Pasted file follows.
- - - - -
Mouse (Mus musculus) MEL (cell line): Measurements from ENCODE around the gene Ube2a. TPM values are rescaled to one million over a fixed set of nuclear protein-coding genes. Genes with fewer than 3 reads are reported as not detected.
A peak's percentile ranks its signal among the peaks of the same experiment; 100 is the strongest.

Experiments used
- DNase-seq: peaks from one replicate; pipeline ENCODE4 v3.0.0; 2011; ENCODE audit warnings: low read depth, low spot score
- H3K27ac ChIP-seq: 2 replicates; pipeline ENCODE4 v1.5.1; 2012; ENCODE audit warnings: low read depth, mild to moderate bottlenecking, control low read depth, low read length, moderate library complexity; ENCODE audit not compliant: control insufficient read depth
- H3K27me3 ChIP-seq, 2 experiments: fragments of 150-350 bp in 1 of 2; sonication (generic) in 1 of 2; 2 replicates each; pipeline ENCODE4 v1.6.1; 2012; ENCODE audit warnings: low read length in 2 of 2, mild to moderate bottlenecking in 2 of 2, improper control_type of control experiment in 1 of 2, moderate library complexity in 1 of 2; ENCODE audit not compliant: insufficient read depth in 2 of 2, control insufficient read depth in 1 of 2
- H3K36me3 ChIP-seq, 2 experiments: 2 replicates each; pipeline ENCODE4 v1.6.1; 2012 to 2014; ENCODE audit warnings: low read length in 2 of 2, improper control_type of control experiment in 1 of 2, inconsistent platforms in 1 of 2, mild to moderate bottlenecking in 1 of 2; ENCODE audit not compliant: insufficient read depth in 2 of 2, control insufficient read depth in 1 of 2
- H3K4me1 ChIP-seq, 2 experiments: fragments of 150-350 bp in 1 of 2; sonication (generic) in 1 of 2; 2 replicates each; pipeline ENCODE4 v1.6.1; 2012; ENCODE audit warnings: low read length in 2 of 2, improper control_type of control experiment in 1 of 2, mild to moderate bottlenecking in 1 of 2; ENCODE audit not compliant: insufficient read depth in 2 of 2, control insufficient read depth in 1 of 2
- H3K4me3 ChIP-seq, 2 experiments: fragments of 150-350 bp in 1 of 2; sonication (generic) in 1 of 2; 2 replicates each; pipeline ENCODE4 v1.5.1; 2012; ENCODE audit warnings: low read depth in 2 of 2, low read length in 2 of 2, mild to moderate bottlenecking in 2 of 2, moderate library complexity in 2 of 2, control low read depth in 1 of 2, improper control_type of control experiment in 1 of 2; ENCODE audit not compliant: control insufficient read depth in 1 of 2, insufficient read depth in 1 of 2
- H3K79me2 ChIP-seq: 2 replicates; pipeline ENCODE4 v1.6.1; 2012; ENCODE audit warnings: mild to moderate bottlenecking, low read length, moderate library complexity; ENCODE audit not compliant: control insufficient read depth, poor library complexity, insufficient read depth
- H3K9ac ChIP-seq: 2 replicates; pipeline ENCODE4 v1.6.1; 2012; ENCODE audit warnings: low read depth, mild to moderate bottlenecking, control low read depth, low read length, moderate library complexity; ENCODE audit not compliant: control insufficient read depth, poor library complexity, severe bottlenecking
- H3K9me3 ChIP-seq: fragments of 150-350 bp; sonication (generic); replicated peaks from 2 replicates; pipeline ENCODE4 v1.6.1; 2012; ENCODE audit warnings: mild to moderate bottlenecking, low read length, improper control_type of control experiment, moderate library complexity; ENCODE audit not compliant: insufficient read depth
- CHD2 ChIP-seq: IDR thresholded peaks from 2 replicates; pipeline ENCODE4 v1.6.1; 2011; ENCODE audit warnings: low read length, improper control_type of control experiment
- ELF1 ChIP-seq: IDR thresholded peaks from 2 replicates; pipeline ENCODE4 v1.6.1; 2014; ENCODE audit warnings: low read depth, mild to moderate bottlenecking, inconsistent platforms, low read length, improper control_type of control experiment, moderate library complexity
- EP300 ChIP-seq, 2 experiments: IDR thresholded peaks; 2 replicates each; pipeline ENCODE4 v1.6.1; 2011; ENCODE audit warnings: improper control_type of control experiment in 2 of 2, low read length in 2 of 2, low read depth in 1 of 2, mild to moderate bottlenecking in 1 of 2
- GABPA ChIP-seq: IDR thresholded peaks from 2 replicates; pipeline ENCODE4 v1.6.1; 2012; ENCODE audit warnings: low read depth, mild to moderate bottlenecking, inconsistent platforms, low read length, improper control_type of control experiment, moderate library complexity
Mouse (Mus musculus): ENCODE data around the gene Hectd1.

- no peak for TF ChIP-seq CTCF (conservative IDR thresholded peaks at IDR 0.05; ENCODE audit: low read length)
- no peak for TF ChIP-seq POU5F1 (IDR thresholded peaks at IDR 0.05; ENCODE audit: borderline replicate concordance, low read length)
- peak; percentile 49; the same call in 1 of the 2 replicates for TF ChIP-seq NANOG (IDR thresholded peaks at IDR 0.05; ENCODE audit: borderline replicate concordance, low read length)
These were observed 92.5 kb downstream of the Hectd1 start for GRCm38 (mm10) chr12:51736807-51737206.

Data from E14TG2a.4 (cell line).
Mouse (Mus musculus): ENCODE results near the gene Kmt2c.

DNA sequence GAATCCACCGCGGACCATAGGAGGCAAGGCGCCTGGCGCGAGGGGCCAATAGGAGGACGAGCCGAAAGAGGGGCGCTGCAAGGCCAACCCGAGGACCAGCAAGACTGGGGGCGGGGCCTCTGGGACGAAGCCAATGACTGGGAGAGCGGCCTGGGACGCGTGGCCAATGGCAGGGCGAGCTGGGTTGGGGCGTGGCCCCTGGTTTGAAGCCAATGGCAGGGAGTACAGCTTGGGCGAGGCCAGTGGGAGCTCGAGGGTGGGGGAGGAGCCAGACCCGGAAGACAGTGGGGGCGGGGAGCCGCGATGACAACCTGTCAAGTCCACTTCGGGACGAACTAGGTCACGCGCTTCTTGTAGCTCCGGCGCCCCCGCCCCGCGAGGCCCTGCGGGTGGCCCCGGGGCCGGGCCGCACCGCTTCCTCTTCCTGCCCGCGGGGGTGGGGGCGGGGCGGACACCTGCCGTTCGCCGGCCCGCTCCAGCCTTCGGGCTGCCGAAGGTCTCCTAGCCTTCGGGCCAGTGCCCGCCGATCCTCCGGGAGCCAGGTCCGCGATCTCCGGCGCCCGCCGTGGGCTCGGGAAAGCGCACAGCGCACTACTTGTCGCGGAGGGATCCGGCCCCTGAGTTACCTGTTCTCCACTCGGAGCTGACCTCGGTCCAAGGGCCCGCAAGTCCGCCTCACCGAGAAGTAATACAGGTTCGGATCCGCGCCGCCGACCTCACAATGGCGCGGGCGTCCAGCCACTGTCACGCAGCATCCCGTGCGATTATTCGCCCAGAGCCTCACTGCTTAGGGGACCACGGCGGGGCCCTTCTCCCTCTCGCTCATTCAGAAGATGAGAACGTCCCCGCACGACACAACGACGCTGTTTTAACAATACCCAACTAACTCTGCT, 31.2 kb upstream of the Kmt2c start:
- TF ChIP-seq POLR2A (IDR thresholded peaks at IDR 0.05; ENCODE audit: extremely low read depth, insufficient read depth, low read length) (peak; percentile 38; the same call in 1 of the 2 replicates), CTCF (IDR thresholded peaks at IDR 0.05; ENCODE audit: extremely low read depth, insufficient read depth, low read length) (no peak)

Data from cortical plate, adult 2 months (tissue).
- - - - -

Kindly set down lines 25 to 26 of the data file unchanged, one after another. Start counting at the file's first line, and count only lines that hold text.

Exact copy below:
- TF ChIP-seq POLR2A (IDR thresholded peaks at IDR 0.05; ENCODE audit: extremely low read depth, insufficient read depth, low read length) (peak; percentile 38; the same call in 1 of the 2 replicates), CTCF (IDR thresholded peaks at IDR 0.05; ENCODE audit: extremely low read depth, insufficient read depth, low read length) (no peak)

Data from cortical plate, adult 2 months (tissue).